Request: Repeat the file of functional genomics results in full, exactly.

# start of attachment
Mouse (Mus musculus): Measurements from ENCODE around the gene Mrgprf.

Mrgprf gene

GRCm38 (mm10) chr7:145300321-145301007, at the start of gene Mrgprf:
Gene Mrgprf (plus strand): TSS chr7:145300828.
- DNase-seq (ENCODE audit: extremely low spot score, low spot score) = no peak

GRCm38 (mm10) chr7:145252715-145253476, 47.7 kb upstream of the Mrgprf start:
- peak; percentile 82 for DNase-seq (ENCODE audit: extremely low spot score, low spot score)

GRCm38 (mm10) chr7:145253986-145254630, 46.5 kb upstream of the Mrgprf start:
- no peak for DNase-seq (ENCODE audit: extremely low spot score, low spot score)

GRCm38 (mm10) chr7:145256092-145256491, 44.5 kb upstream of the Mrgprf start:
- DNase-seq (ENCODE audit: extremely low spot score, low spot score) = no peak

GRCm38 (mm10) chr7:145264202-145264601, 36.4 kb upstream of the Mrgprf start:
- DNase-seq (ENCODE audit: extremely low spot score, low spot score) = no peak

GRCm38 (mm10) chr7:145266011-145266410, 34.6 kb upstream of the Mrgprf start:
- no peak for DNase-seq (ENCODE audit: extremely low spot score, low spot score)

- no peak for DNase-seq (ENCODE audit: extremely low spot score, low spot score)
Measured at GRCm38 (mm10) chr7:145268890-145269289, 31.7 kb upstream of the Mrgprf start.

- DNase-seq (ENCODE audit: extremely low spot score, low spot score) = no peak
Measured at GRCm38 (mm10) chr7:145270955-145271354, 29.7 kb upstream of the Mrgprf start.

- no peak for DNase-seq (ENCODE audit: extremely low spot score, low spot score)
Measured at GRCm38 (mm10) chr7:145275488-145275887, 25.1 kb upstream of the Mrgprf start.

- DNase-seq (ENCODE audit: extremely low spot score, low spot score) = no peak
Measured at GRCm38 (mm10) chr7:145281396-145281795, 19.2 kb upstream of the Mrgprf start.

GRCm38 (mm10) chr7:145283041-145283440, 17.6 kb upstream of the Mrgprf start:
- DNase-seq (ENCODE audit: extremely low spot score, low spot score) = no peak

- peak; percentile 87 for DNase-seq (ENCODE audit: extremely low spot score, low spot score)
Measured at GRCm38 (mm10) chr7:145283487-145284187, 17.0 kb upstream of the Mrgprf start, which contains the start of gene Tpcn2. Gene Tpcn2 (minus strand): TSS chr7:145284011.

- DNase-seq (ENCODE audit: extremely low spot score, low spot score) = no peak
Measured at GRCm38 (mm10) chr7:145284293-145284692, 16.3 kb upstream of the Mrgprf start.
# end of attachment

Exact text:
Mouse (Mus musculus): Measurements from ENCODE around the gene Mrgprf.

Mrgprf gene

GRCm38 (mm10) chr7:145300321-145301007, at the start of gene Mrgprf:
Gene Mrgprf (plus strand): TSS chr7:145300828.
- DNase-seq (ENCODE audit: extremely low spot score, low spot score) = no peak

GRCm38 (mm10) chr7:145252715-145253476, 47.7 kb upstream of the Mrgprf start:
- peak; percentile 82 for DNase-seq (ENCODE audit: extremely low spot score, low spot score)

GRCm38 (mm10) chr7:145253986-145254630, 46.5 kb upstream of the Mrgprf start:
- no peak for DNase-seq (ENCODE audit: extremely low spot score, low spot score)

GRCm38 (mm10) chr7:145256092-145256491, 44.5 kb upstream of the Mrgprf start:
- DNase-seq (ENCODE audit: extremely low spot score, low spot score) = no peak

GRCm38 (mm10) chr7:145264202-145264601, 36.4 kb upstream of the Mrgprf start:
- DNase-seq (ENCODE audit: extremely low spot score, low spot score) = no peak

GRCm38 (mm10) chr7:145266011-145266410, 34.6 kb upstream of the Mrgprf start:
- no peak for DNase-seq (ENCODE audit: extremely low spot score, low spot score)

- no peak for DNase-seq (ENCODE audit: extremely low spot score, low spot score)
Measured at GRCm38 (mm10) chr7:145268890-145269289, 31.7 kb upstream of the Mrgprf start.

- DNase-seq (ENCODE audit: extremely low spot score, low spot score) = no peak
Measured at GRCm38 (mm10) chr7:145270955-145271354, 29.7 kb upstream of the Mrgprf start.

- no peak for DNase-seq (ENCODE audit: extremely low spot score, low spot score)
Measured at GRCm38 (mm10) chr7:145275488-145275887, 25.1 kb upstream of the Mrgprf start.

- DNase-seq (ENCODE audit: extremely low spot score, low spot score) = no peak
Measured at GRCm38 (mm10) chr7:145281396-145281795, 19.2 kb upstream of the Mrgprf start.

GRCm38 (mm10) chr7:145283041-145283440, 17.6 kb upstream of the Mrgprf start:
- DNase-seq (ENCODE audit: extremely low spot score, low spot score) = no peak

- peak; percentile 87 for DNase-seq (ENCODE audit: extremely low spot score, low spot score)
Measured at GRCm38 (mm10) chr7:145283487-145284187, 17.0 kb upstream of the Mrgprf start, which contains the start of gene Tpcn2. Gene Tpcn2 (minus strand): TSS chr7:145284011.

- DNase-seq (ENCODE audit: extremely low spot score, low spot score) = no peak
Measured at GRCm38 (mm10) chr7:145284293-145284692, 16.3 kb upstream of the Mrgprf start.